• There's more on the weekend's big story, the foiled plot to blow up JFK. One angle: The fourth suspect, still at large, could be an Al Qaeda lieutenant with direct ties to bin Laden. [NYP]
• Another: The man who led the Feds to the plot was a twice-convicted drug dealer who successfully infiltrated the terror group after being muscled into serving as a government informant. [WNBC]
• Rudy Giuliani, seeking to diversify his stoicism-in-the-face-of-tragedy bona fides, stopped by to speak at Montoursville High School, which lost sixteen students aboard TWA 800. The campaign hilariously insists he just popped in for no reason. [amNY]
• Gun groups nationwide are casting Bloomberg as their No. 1 enemy, despite his concentration on illegal weapon sales. The NRA (whose site has a breaking-news ticker!) calls the mayor a "billionaire, Boston-grown evangelist for the nanny state." Boston-grown — now that stings. [NYT]
• And OTB wants to put touch-screen terminals into city bars and accept "BlackBerry bets," convinced it will find a new demographic there. We eagerly await the spectacle of drunken hipsters ironically losing their shirt on their ponies. [NYDN]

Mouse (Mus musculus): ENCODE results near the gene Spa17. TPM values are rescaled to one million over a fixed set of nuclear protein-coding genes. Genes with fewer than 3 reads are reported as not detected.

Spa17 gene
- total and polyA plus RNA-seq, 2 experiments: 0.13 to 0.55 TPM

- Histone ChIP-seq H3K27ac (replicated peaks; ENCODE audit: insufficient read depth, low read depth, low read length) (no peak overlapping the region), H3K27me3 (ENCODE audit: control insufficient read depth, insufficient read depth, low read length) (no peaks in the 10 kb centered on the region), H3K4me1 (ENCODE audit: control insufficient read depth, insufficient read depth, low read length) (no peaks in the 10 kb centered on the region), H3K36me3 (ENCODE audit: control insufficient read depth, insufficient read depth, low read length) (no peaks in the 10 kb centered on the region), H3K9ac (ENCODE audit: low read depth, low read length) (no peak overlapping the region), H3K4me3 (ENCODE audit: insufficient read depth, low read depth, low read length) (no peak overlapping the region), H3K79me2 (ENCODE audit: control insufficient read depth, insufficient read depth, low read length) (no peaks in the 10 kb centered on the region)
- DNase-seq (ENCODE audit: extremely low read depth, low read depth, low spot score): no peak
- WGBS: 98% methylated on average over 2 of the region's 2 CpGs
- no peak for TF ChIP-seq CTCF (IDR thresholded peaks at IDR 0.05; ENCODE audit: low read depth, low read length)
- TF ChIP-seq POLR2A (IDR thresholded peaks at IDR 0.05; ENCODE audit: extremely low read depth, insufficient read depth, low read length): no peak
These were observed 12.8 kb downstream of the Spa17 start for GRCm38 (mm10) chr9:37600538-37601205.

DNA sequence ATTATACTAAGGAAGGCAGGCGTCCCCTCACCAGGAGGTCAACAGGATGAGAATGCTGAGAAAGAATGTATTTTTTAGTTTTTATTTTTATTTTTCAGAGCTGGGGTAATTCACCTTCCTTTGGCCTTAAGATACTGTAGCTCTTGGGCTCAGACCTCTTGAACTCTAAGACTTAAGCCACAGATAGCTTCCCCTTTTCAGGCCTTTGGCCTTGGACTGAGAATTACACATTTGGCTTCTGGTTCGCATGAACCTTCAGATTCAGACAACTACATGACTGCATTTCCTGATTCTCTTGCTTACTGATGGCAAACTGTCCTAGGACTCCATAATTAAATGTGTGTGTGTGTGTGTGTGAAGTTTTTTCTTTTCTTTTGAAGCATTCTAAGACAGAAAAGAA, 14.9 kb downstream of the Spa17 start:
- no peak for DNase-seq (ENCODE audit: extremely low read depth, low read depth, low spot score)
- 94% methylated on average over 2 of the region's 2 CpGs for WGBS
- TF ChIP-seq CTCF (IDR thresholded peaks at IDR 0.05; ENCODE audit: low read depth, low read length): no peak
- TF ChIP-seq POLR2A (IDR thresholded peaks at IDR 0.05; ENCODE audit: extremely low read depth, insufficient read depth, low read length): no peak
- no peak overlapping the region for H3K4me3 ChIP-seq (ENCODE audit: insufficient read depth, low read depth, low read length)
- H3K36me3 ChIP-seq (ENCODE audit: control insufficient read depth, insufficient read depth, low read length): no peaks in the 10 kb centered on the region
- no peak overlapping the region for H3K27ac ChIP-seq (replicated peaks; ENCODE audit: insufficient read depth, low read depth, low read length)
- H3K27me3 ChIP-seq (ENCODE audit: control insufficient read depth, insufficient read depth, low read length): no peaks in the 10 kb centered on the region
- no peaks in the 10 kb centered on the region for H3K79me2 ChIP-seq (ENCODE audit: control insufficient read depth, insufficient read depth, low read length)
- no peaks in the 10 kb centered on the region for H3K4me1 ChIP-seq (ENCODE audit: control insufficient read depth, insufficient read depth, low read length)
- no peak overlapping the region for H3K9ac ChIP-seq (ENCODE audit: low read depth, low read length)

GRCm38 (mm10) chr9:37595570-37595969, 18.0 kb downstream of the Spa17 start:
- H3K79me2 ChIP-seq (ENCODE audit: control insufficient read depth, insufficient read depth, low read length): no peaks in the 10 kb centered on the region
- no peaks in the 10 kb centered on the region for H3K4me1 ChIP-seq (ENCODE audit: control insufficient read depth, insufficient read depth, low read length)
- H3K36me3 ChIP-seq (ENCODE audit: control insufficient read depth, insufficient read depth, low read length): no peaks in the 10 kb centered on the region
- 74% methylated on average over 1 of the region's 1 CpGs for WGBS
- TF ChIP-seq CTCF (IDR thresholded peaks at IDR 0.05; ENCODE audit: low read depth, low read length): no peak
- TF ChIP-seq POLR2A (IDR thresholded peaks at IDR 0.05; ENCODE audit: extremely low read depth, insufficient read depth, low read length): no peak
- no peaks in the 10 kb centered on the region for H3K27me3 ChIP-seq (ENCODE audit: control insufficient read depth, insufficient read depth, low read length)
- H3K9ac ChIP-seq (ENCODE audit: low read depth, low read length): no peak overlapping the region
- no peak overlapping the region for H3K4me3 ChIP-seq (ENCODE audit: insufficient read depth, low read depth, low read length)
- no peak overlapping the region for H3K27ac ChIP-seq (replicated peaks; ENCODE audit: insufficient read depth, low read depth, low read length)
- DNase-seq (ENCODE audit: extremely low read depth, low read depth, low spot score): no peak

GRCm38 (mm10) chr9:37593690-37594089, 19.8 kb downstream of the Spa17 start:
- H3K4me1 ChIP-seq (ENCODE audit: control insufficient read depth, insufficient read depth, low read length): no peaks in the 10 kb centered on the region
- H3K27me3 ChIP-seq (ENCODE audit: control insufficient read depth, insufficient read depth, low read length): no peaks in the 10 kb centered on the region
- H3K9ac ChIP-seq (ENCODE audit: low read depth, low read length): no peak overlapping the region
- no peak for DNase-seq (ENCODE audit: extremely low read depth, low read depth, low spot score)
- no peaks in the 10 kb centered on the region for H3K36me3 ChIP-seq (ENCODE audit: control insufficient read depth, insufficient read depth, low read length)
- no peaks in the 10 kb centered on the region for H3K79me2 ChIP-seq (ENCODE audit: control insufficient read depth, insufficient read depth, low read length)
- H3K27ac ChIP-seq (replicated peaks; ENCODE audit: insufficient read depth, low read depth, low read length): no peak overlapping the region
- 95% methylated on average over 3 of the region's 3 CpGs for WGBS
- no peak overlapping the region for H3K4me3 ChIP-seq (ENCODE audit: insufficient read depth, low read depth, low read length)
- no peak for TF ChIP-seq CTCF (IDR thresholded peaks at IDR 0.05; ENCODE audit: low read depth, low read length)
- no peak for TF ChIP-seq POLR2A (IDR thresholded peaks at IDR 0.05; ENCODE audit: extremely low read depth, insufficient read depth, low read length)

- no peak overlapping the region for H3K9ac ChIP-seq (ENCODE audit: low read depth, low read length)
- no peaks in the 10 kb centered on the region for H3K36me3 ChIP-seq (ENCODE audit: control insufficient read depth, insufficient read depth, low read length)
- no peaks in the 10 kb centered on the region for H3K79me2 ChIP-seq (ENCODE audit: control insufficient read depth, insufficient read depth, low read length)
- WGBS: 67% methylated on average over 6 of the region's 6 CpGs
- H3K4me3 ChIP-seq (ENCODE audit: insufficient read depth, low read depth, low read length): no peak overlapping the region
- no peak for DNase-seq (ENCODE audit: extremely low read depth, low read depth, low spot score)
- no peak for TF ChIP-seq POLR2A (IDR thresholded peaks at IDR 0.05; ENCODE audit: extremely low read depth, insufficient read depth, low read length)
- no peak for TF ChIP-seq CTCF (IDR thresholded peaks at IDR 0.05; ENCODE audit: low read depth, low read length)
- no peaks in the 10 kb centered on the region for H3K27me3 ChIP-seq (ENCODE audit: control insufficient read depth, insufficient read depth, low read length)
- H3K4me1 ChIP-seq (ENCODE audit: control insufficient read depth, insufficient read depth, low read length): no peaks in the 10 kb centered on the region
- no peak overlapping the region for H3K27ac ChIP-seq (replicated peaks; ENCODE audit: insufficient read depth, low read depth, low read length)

New State Comptroller Thomas DiNapoli's "Review of the Financial Plan of the City of New York" is not a fun read, but it's as exuberant as a PDF from a .gov source can get. Tax collections are "far beyond the City's expectations." Surplus time all around! Plus, "conservative economic assumptions" lowball robust revenue forecasts for 2007. Our attention, however, was drawn to the travails of one city-related public authority floundering among all that splendor: the Off-Track Betting Corporation. Turns out the OTB's on a bit of a cold streak owing to "significant fiscal stress" and "rising expenses." By the end of 2006, it was down to $18 million in cash, which it swears will be enough to sustain operations in 2007. Notably, DiNapoli doesn't endorse that assessment, instead citing unnamed officials. And so the OTB is left in the unenviable position of actually waiting for its own horse to come in.
Review of the Financial Plan of the City of New York [Office of the State Comptroller]